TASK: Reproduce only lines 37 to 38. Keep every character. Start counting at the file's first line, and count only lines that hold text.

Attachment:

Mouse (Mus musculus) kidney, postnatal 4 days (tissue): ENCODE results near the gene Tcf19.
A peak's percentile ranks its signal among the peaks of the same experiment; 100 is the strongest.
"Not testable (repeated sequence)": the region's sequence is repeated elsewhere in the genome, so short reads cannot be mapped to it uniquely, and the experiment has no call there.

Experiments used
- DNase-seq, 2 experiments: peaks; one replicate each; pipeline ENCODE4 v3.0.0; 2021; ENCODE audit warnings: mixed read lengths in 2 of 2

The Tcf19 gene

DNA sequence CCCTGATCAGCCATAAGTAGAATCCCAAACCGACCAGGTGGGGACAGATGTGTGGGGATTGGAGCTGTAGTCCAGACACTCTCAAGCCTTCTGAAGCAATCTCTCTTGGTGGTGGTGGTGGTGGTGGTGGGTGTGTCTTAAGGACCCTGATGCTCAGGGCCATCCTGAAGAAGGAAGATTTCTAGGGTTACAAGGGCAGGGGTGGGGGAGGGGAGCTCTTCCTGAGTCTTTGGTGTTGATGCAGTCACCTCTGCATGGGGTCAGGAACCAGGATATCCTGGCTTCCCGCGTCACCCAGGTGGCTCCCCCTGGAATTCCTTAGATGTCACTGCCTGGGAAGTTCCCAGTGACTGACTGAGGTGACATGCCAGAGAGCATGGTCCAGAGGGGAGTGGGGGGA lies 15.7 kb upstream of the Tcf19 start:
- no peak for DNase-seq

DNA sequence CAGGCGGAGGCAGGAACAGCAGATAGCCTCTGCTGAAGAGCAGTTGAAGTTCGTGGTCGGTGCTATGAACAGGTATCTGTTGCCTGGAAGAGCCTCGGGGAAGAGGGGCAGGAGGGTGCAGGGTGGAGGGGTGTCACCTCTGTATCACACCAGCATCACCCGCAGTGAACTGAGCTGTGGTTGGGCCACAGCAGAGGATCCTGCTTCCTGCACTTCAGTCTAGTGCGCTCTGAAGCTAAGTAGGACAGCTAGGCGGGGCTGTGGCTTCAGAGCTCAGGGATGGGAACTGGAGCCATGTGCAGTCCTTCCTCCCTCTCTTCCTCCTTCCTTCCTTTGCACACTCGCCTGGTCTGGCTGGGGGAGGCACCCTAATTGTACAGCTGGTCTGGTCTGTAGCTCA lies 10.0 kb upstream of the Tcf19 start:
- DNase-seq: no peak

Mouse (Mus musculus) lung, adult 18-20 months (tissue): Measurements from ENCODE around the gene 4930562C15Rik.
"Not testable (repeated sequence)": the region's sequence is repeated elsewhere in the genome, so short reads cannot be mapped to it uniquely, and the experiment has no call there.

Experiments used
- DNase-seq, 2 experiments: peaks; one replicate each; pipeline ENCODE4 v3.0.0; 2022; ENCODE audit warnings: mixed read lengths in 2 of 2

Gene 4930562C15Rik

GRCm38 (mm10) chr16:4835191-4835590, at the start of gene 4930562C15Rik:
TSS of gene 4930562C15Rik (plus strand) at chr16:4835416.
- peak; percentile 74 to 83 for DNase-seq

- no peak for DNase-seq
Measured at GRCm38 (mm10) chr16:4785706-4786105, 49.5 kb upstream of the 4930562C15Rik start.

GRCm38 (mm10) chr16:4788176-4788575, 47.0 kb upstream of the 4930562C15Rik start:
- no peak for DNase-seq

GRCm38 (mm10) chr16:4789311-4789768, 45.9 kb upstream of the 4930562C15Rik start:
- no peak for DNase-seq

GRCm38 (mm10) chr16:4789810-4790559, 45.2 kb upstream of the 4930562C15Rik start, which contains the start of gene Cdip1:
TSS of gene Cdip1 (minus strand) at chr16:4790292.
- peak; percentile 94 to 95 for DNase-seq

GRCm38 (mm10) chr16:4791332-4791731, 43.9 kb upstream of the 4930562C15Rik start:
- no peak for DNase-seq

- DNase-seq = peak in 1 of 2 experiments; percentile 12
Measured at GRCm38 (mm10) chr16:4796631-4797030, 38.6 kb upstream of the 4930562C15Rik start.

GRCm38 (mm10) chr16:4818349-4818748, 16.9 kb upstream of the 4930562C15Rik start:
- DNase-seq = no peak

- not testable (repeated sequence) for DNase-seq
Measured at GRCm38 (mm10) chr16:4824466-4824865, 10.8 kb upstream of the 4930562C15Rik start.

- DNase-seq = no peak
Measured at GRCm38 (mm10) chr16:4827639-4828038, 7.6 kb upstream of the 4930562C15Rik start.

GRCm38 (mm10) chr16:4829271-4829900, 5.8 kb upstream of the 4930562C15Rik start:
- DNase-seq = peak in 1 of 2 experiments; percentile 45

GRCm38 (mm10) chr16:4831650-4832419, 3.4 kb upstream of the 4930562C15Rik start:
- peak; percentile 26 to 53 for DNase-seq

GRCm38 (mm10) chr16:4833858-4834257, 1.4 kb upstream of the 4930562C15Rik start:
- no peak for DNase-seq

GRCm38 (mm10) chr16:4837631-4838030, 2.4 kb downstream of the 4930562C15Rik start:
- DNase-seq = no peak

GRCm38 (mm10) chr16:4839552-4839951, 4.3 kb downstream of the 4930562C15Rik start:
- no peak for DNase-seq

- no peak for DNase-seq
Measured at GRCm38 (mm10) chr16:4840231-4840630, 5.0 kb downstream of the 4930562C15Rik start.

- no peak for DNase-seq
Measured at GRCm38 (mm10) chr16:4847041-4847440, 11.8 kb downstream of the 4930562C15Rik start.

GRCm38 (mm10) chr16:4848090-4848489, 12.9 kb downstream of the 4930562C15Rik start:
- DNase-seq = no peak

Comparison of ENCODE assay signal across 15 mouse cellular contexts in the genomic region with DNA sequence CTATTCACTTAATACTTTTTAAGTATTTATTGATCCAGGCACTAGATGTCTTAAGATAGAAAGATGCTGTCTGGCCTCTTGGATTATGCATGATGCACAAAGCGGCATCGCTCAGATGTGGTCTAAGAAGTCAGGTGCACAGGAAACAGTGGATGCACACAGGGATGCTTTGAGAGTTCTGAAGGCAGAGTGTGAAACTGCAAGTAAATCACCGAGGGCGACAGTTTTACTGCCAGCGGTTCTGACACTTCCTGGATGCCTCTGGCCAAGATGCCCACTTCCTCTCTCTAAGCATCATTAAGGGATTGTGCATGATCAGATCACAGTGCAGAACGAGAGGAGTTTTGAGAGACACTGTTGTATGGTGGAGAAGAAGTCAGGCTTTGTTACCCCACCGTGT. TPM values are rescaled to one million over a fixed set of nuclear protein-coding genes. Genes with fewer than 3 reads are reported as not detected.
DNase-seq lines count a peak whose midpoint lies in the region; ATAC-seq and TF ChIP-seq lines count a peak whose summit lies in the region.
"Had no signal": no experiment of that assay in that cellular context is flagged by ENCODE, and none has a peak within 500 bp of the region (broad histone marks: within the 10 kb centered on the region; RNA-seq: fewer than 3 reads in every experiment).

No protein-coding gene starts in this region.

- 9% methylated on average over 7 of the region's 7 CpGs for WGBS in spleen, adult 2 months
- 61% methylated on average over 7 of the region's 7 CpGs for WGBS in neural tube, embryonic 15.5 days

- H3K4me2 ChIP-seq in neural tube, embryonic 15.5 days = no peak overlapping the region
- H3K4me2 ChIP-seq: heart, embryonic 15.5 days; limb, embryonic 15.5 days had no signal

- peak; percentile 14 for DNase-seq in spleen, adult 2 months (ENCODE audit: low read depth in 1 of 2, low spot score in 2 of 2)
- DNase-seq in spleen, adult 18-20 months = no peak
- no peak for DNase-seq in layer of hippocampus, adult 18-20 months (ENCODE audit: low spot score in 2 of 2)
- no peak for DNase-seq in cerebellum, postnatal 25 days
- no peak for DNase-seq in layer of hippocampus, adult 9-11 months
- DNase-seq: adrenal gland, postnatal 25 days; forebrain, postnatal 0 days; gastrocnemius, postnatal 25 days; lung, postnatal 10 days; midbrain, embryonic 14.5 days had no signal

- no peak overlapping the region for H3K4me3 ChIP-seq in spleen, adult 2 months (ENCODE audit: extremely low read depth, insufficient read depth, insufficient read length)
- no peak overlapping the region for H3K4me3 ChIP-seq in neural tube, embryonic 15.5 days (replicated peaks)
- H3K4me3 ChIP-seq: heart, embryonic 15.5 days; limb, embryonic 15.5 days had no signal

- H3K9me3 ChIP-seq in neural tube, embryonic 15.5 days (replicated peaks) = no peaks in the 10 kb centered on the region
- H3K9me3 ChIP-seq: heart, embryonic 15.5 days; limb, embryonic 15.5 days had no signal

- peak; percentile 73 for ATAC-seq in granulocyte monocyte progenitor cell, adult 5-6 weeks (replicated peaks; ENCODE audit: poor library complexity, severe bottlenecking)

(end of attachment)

Measured at GRCm38 (mm10) chr16:4827639-4828038, 7.6 kb upstream of the 4930562C15Rik start.

GRCm38 (mm10) chr16:4829271-4829900, 5.8 kb upstream of the 4930562C15Rik start: